A phone is held up in front of a white wall with lots of faces drawn on it. The phones camera is enabled and so shows the faces in sharp focus.

A Portrait Without Borders

Kaleider crowdsources hundreds of faces through a bespoke online platform, and then a team of robots draws them on a blank wall. Perfect for galleries, empty spaces, shop fronts and conferences. A mural of people next to each other, together and yet apart.

This is the sibling project to Robot Selfie, where a robot paints pictures of the public, live, outdoors, in public space.

 

Available for international touring 2022/23

Book A Portrait Without Borders for your venue, city, or context. It’s affordable to freight and we can work with you to make an extraordinary event without our team needing to travel.

It’s covid safe, and can engage both an online and local live audience.

Please get in touch with Kaleider Producer, Jocelyn Mills if you want to discuss bringing Portrait to you and your audiences: jocelyn@kaleider.com

How it works

1. Draw

First we have to draw the public. To do this we create a bespoke website for each promoter at portraitwithoutborders.live/<your place or city>

On that site the public are invited to have their selfies drawn by our non-learning AI. It is easy, accessible, fun, and free to take part.

A screengrab of a website showing a toggle button toggled to "enable camera" below which is photographic image of a woman smiling. A screengrab of a website showing a toggle button toggled to "enable camera" below which is a line drawing of woman smiling.

2. Share

When they’re happy with their drawing they submit it to us. Everyone who submits a selfie get’s a copy sent to them to print at home… or to use as a social media profile pic!

3. Watch the robots draw live

We then send a compilation of faces to our robots which draw them. We can draw for between 1 day and several weeks, depending on the context.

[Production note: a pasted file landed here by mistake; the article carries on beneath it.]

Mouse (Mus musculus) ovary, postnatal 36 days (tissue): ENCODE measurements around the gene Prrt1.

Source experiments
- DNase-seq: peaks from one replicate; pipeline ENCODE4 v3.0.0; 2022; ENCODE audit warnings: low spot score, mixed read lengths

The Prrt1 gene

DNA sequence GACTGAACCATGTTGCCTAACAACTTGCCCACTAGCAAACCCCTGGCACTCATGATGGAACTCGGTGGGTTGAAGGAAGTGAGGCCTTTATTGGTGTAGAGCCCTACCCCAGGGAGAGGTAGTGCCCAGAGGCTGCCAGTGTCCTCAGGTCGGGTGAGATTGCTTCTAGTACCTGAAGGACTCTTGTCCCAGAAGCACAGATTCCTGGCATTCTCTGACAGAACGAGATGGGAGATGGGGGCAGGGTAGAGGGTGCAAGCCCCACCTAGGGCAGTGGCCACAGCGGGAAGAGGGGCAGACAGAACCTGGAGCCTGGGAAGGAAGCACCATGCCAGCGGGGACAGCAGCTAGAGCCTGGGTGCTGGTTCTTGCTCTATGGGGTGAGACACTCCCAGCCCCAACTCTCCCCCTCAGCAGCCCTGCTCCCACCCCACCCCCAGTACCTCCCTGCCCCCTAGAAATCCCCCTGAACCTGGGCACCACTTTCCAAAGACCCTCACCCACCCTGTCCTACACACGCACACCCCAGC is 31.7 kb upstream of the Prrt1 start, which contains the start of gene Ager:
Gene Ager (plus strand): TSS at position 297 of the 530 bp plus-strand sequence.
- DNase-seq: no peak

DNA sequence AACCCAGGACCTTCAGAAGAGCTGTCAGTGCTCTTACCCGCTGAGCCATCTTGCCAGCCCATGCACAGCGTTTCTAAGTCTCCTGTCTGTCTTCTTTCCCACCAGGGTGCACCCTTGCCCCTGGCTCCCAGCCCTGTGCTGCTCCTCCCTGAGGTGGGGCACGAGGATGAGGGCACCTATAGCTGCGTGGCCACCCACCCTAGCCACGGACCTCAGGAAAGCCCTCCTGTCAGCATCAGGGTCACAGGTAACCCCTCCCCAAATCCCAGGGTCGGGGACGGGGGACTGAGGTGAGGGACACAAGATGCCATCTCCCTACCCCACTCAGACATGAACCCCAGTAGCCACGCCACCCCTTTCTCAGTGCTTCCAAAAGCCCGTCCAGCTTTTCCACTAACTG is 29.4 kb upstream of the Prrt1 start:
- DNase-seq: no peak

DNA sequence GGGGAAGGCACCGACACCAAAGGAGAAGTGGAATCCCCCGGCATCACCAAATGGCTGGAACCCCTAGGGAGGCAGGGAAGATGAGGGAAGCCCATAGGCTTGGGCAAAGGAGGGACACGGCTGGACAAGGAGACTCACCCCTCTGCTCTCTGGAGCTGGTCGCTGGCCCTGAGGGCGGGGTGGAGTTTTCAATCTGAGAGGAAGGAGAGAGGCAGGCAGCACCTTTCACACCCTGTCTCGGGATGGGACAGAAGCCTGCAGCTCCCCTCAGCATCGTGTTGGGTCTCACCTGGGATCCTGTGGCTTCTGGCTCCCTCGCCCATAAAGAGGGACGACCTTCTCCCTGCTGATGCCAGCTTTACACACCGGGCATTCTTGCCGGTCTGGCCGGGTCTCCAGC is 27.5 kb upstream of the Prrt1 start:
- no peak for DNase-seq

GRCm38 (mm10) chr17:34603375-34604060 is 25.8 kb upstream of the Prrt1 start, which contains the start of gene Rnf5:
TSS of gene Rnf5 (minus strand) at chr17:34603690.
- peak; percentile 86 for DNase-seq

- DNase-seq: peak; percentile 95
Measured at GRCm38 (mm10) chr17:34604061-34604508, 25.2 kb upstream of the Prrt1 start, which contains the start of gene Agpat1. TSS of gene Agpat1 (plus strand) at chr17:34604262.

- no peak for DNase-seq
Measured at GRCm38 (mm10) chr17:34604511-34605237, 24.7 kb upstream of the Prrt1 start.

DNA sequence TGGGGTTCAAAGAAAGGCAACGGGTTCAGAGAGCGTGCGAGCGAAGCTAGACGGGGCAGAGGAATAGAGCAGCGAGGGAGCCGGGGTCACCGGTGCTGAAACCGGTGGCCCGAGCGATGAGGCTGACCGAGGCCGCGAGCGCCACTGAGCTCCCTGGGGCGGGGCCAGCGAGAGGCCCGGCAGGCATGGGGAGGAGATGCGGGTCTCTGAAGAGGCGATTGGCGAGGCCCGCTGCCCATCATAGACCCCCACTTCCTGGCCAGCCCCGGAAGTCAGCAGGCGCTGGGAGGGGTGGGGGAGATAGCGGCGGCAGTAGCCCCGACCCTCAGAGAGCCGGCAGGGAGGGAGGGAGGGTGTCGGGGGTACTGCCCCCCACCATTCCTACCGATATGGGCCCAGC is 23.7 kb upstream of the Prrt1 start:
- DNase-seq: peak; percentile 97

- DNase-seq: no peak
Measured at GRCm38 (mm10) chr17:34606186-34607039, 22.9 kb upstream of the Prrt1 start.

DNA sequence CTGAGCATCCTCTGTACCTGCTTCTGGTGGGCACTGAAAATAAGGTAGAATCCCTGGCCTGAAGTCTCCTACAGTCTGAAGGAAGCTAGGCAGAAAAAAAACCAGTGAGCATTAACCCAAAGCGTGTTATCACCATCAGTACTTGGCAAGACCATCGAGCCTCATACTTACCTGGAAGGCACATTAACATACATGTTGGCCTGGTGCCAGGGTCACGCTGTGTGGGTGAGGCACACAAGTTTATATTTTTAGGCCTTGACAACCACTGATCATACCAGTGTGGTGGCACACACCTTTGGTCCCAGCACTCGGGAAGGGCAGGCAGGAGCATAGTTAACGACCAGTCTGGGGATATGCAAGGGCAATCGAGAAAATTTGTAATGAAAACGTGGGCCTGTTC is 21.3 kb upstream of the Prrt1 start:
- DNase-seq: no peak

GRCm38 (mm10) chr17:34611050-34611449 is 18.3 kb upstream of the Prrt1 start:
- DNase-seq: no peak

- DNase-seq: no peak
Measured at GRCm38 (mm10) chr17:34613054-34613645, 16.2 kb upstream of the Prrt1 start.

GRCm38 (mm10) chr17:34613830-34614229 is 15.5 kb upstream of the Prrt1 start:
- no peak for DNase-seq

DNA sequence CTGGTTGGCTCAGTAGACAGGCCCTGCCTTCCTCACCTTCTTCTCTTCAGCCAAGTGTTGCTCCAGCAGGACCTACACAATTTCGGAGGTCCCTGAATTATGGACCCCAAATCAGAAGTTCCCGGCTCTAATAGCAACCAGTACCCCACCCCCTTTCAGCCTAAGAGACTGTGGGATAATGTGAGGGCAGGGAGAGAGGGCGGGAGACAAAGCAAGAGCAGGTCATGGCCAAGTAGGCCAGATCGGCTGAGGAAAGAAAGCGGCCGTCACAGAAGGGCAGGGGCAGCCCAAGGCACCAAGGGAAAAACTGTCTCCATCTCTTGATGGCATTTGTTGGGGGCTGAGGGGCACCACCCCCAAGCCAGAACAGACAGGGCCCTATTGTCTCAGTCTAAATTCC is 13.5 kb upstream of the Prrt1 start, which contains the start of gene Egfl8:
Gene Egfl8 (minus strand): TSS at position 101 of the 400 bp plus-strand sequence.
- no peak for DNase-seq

As well as being able to watch the robots draw live, we set up a live stream to portraitwithoutborders.live so that people can take part from anywhere in the world.

Definitely worth it. Being part of a bigger something, while enjoying the #FreedomFestival2020 at home, has been great. Thanks @kaleider for always provoking me to think deeper and glance sideways to catch the truth. Xx

Access

Click on the following links to download the documents:

Easy Read in pdf

Easy Read in Word (docx)

Audio Description in mp3

We are happy to customise access documents for each promotor’s venue, location and language.

Commissioned by

Freedom Festival Arts Trust.

Supported by Digital Democracies and IN SITU.

Part of the Creative Europe funded IN SITU Network ‘ACT’ 2017-2020 as an international collaborative project in response to Covid-19.

Kaleider is an associated member of IN SITU, the European platform for artistic creation in public space, co-funded by the Creative Europe programme of the European Union.

In Situ logo

Buoyed

Buoyed is an interactive, playful cluster of magical glass buoys that hang above head height, suspended by slender wooden stems. They tease you with their pulsing glow and muffled voices, enticing you in for a closer listen. And as you reach them, they start speaking to you.

BellHouse

Conceived by artist and ceramicist Roop Johnstone, BellHouse is a playful, interactive sound sculpture that premiered at the EUPORIAS General Assembly in 2016.

Originally commissioned by the Met Office and Kaleider on behalf of EUPORIAS, BellHouse now revisits its roots of translating climate data for Climateurope September 2020 – January 2021. BellHouse is inviting delegates to share their data to be translated into the chimes of 34 bells, challenging how data is presented, communicated and miscommunicated. BellHouse asks:

How is your data heard? Who hears it? How do they interpret it? And what do they do next? 

BellHouse origins

BellHouse translated the non-verbal communication of the delegates presenting at the EUPORIAS General Assembly into the chimes of 35 bells. A motion capture system devised by the Met Office Informatics Lab activated striking mechanisms associated with each ceramic bell generating a continuous chiming whilst each speaker presented their research.